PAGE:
Following recent developments in trade mark law, EU trade mark holders should act now to ensure they continue to enjoy the widest possible trade mark protection for all relevant goods and services.
Changes to EU Rules Regarding Class Headings
One of the many changes introduced by the European Trade Mark Regulation1 (the “Regulation”) is a change in how classifications of trade marks are interpreted.
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Previously, an application for an EU trade mark or an international trade mark designating the EU (an “EUTM”) which included the ‘class heading’ of the relevant NICE Classification was understood to cover all goods and services in that class. Following the decision of the Court of Justice of the European Union in the IP Translator case in June 20122, only the particular goods and services specified in the registration will be covered.
Under Article 28(8) of the Regulation, however, holders of EUTMs who included the ‘class heading’ in the specification of their EUTM have a short window to notify the European Intellectual Property Office (formerly OHIM or the Office for the Harmonization of the Internal Market) (“EUIPO”) of their intention to include additional goods and services (which were not included in the class heading) in the specification of their trade mark (an “Article 28 Declaration”). An Article 28 Declaration may only be made in respect of an EUTM which: (i) was filed before 22 June 2012; (ii) was registered before the entry into force of the Regulation on 16 December 2015; and (iii) contains the entire ‘class heading’ for the relevant class of goods or services. It is worth noting that the inclusion of other goods and services in addition to those making up the class heading will not prevent the making of an Article 28 Declaration.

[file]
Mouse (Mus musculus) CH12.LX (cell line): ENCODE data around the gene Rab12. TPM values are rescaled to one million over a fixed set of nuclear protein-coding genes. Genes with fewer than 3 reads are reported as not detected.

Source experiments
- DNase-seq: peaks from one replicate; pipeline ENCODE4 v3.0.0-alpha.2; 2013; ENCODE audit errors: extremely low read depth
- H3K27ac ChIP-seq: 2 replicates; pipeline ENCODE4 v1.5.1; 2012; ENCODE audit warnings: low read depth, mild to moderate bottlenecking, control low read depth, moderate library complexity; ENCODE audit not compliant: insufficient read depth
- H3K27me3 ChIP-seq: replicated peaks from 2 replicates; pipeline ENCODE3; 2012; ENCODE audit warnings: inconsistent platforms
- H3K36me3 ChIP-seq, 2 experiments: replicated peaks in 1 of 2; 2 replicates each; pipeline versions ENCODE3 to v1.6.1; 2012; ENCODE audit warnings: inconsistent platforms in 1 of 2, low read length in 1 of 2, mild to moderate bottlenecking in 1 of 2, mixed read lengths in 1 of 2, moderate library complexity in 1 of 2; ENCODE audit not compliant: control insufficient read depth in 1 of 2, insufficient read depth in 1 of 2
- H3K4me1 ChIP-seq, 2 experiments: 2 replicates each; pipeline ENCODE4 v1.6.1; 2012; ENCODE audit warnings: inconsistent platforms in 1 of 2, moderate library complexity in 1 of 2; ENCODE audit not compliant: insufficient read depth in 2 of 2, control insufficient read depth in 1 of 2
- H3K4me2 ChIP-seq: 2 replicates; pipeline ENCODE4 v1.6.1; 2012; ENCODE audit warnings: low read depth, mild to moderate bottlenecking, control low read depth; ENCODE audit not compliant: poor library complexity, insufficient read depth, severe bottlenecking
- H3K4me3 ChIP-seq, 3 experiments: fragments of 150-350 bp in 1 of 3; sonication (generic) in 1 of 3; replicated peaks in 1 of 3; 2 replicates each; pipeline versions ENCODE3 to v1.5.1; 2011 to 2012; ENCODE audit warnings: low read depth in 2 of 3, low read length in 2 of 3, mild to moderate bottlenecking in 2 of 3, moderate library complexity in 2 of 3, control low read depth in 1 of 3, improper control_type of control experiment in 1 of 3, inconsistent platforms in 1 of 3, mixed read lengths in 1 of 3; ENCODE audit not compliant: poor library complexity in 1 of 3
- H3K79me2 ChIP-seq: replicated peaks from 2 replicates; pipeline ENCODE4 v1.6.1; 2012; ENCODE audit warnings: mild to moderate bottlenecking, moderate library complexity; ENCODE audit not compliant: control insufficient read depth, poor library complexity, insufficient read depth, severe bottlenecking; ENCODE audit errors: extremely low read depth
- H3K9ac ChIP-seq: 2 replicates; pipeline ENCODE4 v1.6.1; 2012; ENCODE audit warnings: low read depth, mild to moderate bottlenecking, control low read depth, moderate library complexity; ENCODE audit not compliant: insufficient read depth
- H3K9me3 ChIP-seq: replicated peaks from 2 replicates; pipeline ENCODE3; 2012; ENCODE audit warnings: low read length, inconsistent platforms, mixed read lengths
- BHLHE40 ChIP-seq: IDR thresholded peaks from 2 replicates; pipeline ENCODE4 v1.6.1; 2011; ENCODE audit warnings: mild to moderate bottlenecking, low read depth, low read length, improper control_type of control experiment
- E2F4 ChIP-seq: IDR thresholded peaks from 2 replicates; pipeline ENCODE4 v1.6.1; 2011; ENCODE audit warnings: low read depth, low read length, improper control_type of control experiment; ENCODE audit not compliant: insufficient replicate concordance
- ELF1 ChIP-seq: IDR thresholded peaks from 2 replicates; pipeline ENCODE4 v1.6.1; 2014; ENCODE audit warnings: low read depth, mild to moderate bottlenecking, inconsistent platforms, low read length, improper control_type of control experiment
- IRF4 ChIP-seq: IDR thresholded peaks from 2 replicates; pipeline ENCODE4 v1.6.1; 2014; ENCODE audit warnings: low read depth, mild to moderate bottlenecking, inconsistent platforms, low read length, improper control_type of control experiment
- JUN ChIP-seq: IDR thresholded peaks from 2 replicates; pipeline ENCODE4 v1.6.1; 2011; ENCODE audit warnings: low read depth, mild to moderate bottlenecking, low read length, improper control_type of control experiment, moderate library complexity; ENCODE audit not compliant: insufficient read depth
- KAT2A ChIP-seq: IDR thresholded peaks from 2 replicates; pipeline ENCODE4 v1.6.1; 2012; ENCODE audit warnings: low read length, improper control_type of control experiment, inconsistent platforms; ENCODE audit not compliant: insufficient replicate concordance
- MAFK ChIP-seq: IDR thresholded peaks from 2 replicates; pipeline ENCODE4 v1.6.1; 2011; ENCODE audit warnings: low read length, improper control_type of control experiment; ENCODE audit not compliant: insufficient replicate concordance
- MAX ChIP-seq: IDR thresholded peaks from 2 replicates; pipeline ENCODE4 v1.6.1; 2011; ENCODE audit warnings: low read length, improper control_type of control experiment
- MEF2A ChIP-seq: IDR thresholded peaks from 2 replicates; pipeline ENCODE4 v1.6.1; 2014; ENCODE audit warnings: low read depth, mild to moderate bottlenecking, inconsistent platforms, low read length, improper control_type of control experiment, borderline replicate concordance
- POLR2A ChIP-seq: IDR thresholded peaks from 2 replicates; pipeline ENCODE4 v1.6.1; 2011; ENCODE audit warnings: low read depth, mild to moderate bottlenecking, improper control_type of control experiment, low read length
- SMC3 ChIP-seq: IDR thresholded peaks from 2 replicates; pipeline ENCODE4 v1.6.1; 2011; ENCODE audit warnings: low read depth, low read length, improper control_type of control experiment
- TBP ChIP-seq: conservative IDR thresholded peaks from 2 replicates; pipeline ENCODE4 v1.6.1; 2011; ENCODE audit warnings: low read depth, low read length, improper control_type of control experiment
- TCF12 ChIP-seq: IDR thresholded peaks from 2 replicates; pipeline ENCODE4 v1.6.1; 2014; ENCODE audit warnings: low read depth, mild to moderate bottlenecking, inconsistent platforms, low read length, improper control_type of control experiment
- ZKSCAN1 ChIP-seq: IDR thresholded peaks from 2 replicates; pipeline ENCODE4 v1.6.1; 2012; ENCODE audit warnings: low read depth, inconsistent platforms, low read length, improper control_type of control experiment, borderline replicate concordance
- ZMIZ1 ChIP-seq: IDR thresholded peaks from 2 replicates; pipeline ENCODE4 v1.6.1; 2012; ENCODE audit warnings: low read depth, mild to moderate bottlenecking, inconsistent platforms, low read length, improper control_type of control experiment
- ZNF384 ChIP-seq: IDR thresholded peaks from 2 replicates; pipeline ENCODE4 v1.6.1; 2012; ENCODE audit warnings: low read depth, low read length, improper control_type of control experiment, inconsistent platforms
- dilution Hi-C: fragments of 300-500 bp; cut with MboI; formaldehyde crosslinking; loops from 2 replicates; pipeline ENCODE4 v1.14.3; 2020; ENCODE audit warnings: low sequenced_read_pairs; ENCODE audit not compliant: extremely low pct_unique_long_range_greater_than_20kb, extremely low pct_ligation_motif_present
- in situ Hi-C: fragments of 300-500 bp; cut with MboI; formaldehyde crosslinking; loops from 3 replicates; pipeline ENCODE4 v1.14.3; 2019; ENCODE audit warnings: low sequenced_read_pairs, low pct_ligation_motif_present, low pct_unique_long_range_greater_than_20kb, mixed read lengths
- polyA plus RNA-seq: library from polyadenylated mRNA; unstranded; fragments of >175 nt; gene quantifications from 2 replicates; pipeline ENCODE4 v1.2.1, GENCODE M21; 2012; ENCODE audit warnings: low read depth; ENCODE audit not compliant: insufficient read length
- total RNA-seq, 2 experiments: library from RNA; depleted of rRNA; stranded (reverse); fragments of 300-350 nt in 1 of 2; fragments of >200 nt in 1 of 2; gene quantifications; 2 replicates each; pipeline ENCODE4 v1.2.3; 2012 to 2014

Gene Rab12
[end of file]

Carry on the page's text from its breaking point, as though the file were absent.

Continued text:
To be valid, an Article 28 Declaration must be made by 24 September 2016 and failure to do so will result in the EUTM only having effect in respect of the particular goods and services for which it is registered.
Brexit and UK Trade Marks
As a separate point, in light of the recent Brexit referendum result, holders of EUTMs should also consider their UK trade mark strategies. Although nothing will need to be done immediately, applicants for and holders of EUTMs will need to consider whether they should apply for separate UK trade marks as one of the myriad of legal steps that will be required, assuming the UK does proceed to leave the EU.